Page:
Angel’s former assistant and world-famous blonde vampire Harmony Kendall makes a stop in London this week in Angel & Faith #5, written by Christos Gage and with art by Phil Noto. While this is a lighter story for Dark Horse’s brood-happy series, the change in tone and cartoony feel of Noto’s art make this issue a nice, bright spot in the eternal darkness that is Angel & Faith.
I recently had the pleasure of reading Carnal: Pride of the Lions, the first in a series of five illustrated graphic novels, and I was absolutely blown away by its exhilarating story and breathtaking art. Written by Jason Bergenstock and John Connell and illustrated by Connell, Carnal takes place on the fictional continent of New Africa, telling the dramatic story of a world where humans have fallen to the bottom of the food chain, while lions, hyenas, and other animals have evolved into humanistic creatures that battle for dominance and survival.
Buffy the Vampire Slayer: Season Nine #4 wraps up the first arc of Buffy’s latest season, and, while it has many satisfying and thrilling moments, there is a lack of a climax to the issue. But, don’t despair, Scoobies! Writer Andrew Chambliss leaves plenty of threads to pick up in the next arc!
The first arc of Dark Horse’s Angel & Faith series comes to a close this week with Issue #4 written by Christos Gage and with art by Rebekah Issacs. Issacs’ art continues to grow better with every book, this one included, and while Gage delivers a script nearly as excellent as the previous ones, this one ends up being a little shaky on the dismount.
By Kristine Chester, Guest Contributor to Fanboy Comics
Recently, Jeremy Rogers and David Accampo announced they were creating a comic book miniseries with artist Jared Souza based off of their audio drama, Wormwood. Wormwood was a serialized occult mystery that followed parapsychologist Dr. Xander Crowe, as he investigated the strange goings-on in the small town of Wormwood, California. Many compare it to the television series Twin Peaks or The X-Files for its use of both supernatural and mystery elements. Wormwood lasted for three seasons and has deservedly earned a lot of praise for its storytelling, memorable characters, and snappy dialogue.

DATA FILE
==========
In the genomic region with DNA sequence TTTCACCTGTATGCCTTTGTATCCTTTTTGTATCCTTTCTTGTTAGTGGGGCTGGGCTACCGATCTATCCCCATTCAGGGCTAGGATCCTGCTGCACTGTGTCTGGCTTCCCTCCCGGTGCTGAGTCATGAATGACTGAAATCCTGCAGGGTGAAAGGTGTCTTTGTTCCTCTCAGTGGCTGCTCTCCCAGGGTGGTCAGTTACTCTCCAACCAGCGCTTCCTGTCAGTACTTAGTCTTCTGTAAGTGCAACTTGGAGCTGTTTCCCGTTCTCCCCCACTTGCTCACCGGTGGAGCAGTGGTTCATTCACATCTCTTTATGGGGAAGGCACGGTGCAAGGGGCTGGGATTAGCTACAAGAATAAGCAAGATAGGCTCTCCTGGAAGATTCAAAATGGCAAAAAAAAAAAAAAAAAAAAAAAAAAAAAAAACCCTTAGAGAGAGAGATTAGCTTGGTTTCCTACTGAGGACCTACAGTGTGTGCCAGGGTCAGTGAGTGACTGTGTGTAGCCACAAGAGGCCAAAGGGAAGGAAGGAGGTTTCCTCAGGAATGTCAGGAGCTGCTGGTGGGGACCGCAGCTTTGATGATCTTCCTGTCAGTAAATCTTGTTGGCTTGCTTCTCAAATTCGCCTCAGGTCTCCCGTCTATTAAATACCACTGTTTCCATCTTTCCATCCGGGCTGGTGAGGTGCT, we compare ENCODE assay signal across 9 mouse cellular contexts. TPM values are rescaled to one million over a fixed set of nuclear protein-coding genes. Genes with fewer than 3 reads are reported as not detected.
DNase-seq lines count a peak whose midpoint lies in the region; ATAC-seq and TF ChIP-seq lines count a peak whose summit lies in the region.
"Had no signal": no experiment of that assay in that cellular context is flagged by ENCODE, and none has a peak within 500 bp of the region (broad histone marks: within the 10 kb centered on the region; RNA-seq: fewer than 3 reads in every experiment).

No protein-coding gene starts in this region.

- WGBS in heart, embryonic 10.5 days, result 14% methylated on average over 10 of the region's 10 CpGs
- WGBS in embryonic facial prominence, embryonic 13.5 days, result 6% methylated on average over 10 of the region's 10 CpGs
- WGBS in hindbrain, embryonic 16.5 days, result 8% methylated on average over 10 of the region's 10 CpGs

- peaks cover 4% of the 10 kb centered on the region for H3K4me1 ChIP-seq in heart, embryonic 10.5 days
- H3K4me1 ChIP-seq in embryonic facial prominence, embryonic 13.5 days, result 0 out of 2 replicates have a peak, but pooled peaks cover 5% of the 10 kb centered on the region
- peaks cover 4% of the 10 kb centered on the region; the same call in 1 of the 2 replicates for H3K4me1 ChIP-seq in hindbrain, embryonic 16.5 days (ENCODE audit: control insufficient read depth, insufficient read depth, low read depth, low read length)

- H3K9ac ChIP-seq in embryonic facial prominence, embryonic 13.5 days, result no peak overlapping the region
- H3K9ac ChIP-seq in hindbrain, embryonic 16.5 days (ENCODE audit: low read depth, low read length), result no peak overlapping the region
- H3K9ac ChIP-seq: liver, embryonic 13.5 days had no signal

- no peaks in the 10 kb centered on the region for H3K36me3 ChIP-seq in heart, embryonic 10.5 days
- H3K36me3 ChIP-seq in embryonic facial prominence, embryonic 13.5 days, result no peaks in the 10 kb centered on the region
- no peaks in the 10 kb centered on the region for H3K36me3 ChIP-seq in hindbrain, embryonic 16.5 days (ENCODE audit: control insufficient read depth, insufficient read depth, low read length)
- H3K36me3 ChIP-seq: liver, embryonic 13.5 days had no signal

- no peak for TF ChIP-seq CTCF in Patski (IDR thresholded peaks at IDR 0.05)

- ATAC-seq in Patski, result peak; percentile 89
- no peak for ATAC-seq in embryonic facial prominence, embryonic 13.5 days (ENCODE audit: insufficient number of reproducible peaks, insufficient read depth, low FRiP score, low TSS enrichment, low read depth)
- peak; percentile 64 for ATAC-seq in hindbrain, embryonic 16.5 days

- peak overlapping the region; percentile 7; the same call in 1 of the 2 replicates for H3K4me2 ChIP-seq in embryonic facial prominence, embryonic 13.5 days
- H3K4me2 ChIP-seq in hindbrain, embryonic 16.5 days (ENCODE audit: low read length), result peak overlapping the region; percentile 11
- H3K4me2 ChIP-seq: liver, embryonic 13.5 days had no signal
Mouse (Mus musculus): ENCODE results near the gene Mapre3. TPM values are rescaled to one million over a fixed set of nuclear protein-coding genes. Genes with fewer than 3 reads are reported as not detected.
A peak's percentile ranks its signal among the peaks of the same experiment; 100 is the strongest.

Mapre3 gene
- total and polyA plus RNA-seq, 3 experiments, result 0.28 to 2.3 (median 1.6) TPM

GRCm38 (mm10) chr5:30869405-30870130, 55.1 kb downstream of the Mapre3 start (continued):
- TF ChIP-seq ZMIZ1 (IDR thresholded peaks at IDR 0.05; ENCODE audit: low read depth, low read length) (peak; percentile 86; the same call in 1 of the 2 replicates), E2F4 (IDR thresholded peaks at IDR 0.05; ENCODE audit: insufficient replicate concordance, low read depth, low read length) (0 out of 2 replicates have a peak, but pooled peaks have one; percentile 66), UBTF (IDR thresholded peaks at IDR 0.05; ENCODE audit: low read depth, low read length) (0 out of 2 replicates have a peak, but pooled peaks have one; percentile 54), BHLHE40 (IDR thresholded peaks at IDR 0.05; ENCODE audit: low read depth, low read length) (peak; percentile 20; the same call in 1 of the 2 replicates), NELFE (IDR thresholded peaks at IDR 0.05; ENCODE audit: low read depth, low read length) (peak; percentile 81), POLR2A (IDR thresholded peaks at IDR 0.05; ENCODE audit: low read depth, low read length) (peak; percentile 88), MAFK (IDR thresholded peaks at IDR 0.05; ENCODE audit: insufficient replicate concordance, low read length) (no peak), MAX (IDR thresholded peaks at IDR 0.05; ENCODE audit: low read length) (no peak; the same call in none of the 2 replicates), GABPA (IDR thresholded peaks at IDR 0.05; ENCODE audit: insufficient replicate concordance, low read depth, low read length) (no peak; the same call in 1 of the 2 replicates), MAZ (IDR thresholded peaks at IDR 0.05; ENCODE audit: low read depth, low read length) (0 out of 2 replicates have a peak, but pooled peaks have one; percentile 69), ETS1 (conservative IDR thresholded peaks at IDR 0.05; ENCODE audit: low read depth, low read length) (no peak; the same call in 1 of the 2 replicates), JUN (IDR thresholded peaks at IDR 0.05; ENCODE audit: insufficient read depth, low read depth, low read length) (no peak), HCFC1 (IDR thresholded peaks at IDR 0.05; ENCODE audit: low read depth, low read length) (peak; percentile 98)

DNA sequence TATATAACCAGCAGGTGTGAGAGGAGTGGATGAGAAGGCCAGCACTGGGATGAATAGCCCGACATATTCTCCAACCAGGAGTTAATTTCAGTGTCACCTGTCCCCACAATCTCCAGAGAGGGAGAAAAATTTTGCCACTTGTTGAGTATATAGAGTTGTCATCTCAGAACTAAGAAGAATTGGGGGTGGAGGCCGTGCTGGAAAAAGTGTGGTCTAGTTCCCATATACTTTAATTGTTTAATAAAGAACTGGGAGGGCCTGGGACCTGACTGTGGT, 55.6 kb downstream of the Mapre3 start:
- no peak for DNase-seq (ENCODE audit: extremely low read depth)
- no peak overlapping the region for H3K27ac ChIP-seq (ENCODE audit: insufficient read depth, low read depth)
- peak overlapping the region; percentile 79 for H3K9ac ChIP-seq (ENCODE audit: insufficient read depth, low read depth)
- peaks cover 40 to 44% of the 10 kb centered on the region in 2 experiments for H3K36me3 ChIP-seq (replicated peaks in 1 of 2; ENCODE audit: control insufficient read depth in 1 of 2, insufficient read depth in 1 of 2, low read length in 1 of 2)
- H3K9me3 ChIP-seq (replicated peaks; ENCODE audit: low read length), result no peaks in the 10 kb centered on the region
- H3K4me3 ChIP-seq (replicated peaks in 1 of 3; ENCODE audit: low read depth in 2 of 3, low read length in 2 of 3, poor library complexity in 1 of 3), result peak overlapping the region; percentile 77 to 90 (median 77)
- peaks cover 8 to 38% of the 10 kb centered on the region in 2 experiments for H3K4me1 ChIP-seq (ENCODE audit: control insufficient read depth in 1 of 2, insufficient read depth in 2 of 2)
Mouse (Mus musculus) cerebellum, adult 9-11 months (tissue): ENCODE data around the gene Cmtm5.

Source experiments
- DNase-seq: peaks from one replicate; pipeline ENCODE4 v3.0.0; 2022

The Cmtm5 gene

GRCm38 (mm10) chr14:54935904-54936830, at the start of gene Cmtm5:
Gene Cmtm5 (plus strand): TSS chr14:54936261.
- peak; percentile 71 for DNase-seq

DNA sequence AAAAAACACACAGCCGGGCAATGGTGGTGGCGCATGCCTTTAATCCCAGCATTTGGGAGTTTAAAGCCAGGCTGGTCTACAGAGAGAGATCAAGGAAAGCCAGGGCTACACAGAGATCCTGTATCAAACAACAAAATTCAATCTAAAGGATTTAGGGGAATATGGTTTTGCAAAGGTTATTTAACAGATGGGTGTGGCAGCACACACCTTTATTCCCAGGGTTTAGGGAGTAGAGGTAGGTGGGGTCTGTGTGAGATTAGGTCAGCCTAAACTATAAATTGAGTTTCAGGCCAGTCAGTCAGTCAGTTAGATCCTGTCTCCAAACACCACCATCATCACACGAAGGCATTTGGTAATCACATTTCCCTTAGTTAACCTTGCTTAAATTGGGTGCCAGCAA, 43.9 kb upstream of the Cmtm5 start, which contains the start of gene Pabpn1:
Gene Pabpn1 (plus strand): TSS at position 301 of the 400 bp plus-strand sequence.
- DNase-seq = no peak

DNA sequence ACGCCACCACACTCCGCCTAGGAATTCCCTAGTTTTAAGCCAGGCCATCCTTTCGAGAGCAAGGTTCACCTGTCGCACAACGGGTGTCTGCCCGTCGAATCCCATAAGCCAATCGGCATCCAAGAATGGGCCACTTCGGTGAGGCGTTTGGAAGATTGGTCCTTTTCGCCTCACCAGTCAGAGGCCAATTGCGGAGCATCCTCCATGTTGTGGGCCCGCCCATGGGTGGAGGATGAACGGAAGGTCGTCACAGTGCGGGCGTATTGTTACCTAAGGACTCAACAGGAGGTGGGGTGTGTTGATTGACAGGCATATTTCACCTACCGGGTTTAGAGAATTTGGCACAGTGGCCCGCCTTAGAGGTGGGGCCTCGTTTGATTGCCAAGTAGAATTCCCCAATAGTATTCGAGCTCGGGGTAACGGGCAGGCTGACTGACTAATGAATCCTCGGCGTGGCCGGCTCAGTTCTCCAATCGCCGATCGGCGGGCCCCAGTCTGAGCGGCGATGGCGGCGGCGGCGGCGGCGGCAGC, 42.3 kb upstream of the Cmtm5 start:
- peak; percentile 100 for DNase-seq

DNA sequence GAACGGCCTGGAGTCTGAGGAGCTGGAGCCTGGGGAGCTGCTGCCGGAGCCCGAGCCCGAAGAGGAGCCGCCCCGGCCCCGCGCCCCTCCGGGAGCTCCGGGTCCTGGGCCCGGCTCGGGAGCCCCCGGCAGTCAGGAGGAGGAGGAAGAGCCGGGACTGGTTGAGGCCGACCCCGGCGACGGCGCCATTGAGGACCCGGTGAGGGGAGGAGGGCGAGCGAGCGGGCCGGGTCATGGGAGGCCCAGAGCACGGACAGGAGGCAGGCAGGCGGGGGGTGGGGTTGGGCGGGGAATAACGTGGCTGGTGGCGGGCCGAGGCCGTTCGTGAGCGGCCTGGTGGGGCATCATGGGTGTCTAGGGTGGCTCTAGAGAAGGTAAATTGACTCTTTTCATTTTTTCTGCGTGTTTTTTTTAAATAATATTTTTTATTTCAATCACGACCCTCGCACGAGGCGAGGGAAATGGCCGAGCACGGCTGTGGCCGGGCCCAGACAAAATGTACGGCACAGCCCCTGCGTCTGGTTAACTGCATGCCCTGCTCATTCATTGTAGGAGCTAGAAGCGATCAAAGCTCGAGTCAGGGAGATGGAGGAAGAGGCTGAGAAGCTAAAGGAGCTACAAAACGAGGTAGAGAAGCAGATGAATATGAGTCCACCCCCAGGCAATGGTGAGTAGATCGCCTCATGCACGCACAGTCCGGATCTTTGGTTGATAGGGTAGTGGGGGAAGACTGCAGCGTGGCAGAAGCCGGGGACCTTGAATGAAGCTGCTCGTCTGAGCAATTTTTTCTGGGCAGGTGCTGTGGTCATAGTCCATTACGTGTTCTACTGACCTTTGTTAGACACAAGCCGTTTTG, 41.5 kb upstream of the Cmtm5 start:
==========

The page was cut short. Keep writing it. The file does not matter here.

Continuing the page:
Richelle Mead’s Storm Born Issue #4 is really ratcheting things up. You can tell that by the cover alone. A tornado swirls around our raging and tearful protagonist, Eugenie Markham, as her mother lies bloodied in her arms.
Issue #4 picks up with Markham, also known as Odile, a freelance shaman, and her ragtag crew attempting to rescue a human from her Otherworldly captors. I don’t want to spoil anything, but I’ll say that she learns a lot about herself in this issue and about the people around her.
Right off the bat, I was a little confused about this comic. The title font is, forgive me, horrible. I can barely read the title at all, and if I didn’t know what it was called before I actually saw it, I might still be wondering! Not really, but close. It also doesn’t really fit the tone of the comic, but maybe I’m missing something. Okay, so there’s that, but, then, there’s the cover art. There’s a ghostly figure made of moaning faces hovering ominously over the earth. Alright. You won me back. So, here I am opening to page one, and already I’m torn about this comic.
Buffy: Season 9 #2 is a near perfect example of what a Buffy comic should be. Andrew Chambliss delivers a script that hits all the right notes (humor, horror, surprises, and the character-y stuff we Whedon fans love so much), and Georges Jeanty keeps pace with his writer, providing some of the best pencils he’s done on the series! This team is smokin’ hot and showing no signs of losing heat!
The hits just keep on coming with the latest issue of Pariah from creator/writer Aron Warner, writer Phil Gelatt, and artist Brett Weldele. We learn the history of the socially deficient Franklin Hyde and why he needs all the “Vitros” to be gathered together. We learn why he’s so darn odd and what his parents are like. We learn what he wants and what he’s willing to do to get it. We learn all this, but, by the conclusion of the issue, we haven’t learned all we really want to know, which is: when can I get Issue #5?!
The DC reboot is upon us, comic book sniffers! Welcome to the new DC universe! In an effort to help bring new readers into the world of comics, the Fanboy Comics staff has decided to review at least five new #1 issues each week of September, DC’s reboot launch month.
If there’s one thing I dig, it’s vampires. I’ve been obsessed with them since my early days of middle school. I tore through all the standards: multiple Dracula films, The Lost Boys, Anne Rice’s Vampire Chronicles, Vampire: The Masquerade (both table-top and LARP versions), Dark Shadows, Near Dark, Buffy the Vampire Slayer, Blade, etc. If it dealt with vampires, I’d check it out. That was my unchanging rule. Now, I won’t go into why I latched onto vampires and how I identified with them, as much has already been said on the subject, but I will say that it’s odd to think back to those days in this post-Twilight world. Things are vastly different in the pop culture landscape when it comes to vampires and the old, weak, and standard won’t survive. Unfortunately, those words couldn’t better describe DC’s reboot of I, Vampire #1.